Jaeger

That someone better.
My groups are moving more and more to OSR systems and away from trying out "new" systems. Not to mention we're also playing on VTT that aren't ideal for teaching new systems and implementing ruleset idiosyncrasies. A goal I've had for a few decades is to run Warhammer Fantasy's well-regarded "Enemy Within" campaign, and I've started collecting the 4e WHFRPG's revised books. Only problem is, I don't see us being able to play it in that system. (I GMed a handful of sessions using that ruleset before moving players and the pandemic broke up the group.)
What would be some easy to implement rules changes - if any - to give OSR systems a Warhammer feel? My gut-reaction is that we limit non-human PCs to reflect a more humanocentric world, maybe allow being reduced to 0 HP having a critical injury chart instead of instant death, put in some kind of roll mechanic for magic. I'm thinking that AC can maybe work the same way, even though it wouldn't be as DR - it just makes a low roll be a non-hit.
What do experienced WHFRPG and OSR GMs think?

IMHO, you can get close enough for government work by cutting and pasting what you think is best for you from previous efforts:

Small But Vicious Dog and Ten Dead Rats are both B/X D&D retroclones with some tweaks to make them more Warhammery. There's very little the players would need to learn.

Have a good look at those and see what you can port over that works best.

The Important thing to maintain the WH feel is to not have hit points that increase by level.

Going to a Fixed Hit point total changes "D&D" a lot. And leaving in the hit point level inflation is the main reason d20 games got a rep for not fitting the genre's they were churned out for.

But if you fix the HP at a low amount you can get a very gritty feel to the game.
 

TheSword

Legend
Supporter
I'm reading through the 4e book again to try to convince myself "maybe it's not as difficult as I remember."
Nope. It's bad.

I think you’ve got a few of these ideas a bit screwy. They aren’t quite as you describe them, though I can see how a casual reading could lead to them.
Here are things that don't work for me in the system.
1) Fate/Fortune; Resolve/Resilience
Having a pair of similar sounding names for characteristics that do very similar things. It's bloated and unnecessary.

You really only use Fortune (rerolling tests) and Resolve (ending conditions). One being luck the other bad-assness. Fate and Resilience are used a couple of times in a campaign to stop you dying or choose the outcome of a die roll. But spending them permanently reduces your fortune and resolve. Believe me, your player will be able to keep track of Fate points when they literally save their life.
2) Success Levels
Roll then subtract your roll from your ability score, round up, get a number and compare to a chart to see how many successes you've earned. There must have been a better way to do this.
As has been said. You subtract the tens die from you stat’s tens figure. You literally compare two single digit number to work our Success Level. To my knowledge there are no charts to reference, except for unusual skills like Leadership say.
3) Advancements, Spending XP
You can increase these certain things, but only at certain points, and only to a certain degree, then you need to "complete" that class's path, pay more XP to start another class. WTH?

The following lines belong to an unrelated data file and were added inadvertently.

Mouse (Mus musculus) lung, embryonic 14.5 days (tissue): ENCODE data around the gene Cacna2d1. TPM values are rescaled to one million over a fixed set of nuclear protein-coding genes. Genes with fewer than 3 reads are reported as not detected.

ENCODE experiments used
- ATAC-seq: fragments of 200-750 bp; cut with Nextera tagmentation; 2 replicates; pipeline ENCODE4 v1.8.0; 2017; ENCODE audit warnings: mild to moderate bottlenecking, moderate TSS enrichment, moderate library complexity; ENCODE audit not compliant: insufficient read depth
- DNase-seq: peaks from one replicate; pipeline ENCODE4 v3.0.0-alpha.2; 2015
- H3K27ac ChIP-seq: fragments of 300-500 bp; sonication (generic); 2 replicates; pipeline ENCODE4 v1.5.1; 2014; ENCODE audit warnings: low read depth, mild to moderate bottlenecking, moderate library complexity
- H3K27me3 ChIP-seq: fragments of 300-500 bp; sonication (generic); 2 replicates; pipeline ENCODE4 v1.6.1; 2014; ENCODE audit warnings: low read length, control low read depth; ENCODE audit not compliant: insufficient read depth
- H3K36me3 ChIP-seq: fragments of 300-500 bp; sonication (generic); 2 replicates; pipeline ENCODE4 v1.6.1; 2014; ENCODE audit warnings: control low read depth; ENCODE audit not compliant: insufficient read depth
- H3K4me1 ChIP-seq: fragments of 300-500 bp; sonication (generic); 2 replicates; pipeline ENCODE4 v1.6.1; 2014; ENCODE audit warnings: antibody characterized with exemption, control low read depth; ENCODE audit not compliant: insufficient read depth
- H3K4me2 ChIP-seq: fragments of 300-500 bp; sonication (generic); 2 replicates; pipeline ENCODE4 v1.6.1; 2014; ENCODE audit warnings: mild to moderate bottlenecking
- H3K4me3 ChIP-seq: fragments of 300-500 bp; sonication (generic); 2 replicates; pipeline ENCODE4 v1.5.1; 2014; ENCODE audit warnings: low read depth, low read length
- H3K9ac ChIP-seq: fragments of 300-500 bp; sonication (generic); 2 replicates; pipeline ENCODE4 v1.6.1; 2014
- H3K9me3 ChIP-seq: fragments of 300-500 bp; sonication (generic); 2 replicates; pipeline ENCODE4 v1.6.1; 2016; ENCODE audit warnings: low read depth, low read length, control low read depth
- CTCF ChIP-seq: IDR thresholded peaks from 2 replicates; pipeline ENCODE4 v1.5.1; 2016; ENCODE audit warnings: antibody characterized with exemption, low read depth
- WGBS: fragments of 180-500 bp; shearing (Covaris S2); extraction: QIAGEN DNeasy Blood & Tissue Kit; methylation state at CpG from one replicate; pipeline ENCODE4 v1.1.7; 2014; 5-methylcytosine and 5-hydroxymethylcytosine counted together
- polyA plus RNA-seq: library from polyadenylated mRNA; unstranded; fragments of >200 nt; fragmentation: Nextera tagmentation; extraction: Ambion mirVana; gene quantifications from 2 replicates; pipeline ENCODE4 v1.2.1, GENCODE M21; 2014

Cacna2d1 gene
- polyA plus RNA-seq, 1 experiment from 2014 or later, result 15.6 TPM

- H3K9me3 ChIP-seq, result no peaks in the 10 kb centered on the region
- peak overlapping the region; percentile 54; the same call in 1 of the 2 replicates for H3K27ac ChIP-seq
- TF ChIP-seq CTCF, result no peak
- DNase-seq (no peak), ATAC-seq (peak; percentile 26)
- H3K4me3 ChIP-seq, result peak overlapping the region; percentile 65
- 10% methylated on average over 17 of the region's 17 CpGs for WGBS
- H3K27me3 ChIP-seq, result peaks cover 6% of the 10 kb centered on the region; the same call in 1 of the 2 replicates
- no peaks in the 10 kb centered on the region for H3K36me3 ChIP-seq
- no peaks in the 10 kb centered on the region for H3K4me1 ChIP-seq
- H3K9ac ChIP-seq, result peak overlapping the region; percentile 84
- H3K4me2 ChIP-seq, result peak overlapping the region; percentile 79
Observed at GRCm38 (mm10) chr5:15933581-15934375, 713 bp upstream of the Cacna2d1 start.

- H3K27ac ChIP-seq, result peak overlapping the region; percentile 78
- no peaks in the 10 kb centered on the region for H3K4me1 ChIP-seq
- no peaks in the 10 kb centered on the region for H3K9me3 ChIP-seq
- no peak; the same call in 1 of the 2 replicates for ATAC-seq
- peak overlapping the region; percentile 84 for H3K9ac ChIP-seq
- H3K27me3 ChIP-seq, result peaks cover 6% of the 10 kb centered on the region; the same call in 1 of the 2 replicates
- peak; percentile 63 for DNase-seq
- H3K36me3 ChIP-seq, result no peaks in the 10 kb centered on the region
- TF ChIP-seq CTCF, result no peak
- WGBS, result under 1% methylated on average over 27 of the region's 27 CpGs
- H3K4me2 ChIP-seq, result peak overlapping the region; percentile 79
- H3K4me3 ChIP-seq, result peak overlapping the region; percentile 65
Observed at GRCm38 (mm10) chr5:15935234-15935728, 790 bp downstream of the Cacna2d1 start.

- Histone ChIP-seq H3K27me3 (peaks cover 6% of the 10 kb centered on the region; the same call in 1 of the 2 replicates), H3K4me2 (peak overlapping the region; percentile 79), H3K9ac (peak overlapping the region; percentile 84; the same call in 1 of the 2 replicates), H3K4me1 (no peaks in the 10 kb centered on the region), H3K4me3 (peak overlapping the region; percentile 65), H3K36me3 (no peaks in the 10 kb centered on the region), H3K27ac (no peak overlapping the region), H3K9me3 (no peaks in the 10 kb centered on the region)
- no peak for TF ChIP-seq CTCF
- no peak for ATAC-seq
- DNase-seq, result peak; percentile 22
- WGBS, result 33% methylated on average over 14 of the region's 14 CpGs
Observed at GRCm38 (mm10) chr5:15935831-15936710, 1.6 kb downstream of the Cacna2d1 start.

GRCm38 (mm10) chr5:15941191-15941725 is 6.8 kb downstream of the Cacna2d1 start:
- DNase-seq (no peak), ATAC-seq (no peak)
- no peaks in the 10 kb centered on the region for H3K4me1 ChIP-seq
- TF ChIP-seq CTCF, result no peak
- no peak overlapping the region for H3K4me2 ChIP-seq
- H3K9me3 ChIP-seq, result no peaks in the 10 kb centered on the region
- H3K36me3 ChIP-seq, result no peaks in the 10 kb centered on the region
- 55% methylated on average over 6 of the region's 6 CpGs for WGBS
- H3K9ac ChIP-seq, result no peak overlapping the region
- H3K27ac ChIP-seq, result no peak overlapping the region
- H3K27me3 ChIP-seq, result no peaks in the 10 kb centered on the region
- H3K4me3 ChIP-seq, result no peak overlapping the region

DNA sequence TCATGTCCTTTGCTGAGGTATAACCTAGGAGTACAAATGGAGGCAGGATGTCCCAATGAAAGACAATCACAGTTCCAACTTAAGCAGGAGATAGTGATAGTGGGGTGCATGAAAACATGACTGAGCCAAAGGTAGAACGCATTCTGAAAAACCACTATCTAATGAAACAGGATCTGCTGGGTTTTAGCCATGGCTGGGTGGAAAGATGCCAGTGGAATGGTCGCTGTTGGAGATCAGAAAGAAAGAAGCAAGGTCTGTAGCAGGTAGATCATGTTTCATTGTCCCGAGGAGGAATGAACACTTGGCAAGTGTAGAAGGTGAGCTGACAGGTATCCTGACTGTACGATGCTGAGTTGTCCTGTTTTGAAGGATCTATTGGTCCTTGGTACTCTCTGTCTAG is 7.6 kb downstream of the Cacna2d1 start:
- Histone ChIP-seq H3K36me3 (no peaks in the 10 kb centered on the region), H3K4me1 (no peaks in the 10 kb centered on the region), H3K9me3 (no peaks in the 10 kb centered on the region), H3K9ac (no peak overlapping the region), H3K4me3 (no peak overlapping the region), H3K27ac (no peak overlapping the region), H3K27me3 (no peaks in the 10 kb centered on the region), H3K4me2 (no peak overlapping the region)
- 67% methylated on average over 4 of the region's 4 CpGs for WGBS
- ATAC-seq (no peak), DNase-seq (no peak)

The XP system is very elegant, constant development in an extremely granular organic way. The career system works to control this by specifying key skills and stats you can improve. You don’t have to complete a career - it just uses less XP if you do one career at a time (it doesn’t save that much) you can also spend XP outside the career of your GM agrees it makes sense. There’s no limit to how far you can develop your careers skills and allowed stats. You could spend your entire campaign as a wizards apprentice if that’s what you wanted.
4) Advantage/Disadvantage, Easy/Challenging/Hard rolls
You can roll two percentage dice and take the better result if you have advantage (or worse if you have disadvantage). Or you can get a bonus/penalty to the roll depending on circumstances? Why in the name of hell do you have two mechanics to do the same thing?

Not sure where you’re getting the reroll s from. That’s not how advantage works in 4e. It’s an accruing bonus you get in combat to represent the momentum of the fight and to speed things up.

It sounds like you’re conflating this with test difficulty which is generally +0 in combat or +20 outside the pressure of combat unless there are particularly difficult circumstances.

5) Bonuses after Successful Checks
You have to keep track of all your successes in a row to get bonuses to future die rolls. There's plenty to keep up with in a combat. As a GM, am I supposed to also track this for all enemies? Bad mechanic.
This is only for advantage - which players would normally track themselves. Also dramatic tests where success could take several rounds, like picking a lock. Most tests I see are simple or opposed just like in 5e.

I highly recommend the Ratcatchers Guild on Discord. You can find the link on their Facebook page. They cover all editions of WFRP and generally answer questions within a few minutes of posting. You can also search for pretty much any rules query you have. It will be in there!

Either way good luck. I’ve ran Shadows over Bogenhafen in Pathfinder and 5e. Just cut out magic from PCs and it’s not much different to running in Middle Earth. If you want a simple version of 5e then use Cubicle 7’s AIME. It will get you through.
 

TheSword

Legend
Supporter
The biggest issue you’ll find is that D&D class abilities are largely combat related. Whereas combat is rare and extremely dramatic in WFRP.

Unless PCs are total murder-hobo-psychopaths there are only 3 ‘normal’ fights in Shadows over Bogenhafen. Two of these are with single creatures. There are lots of options for other combat if things go wrong but largely against watchmen or a guard and his dog.
 

Retreater

Legend
To my knowledge there are no charts to reference, except for unusual skills like Leadership say.
p 152 "The Outcomes Table" which details 8 different degrees of success or failure.
This is only for advantage - which players would normally track themselves.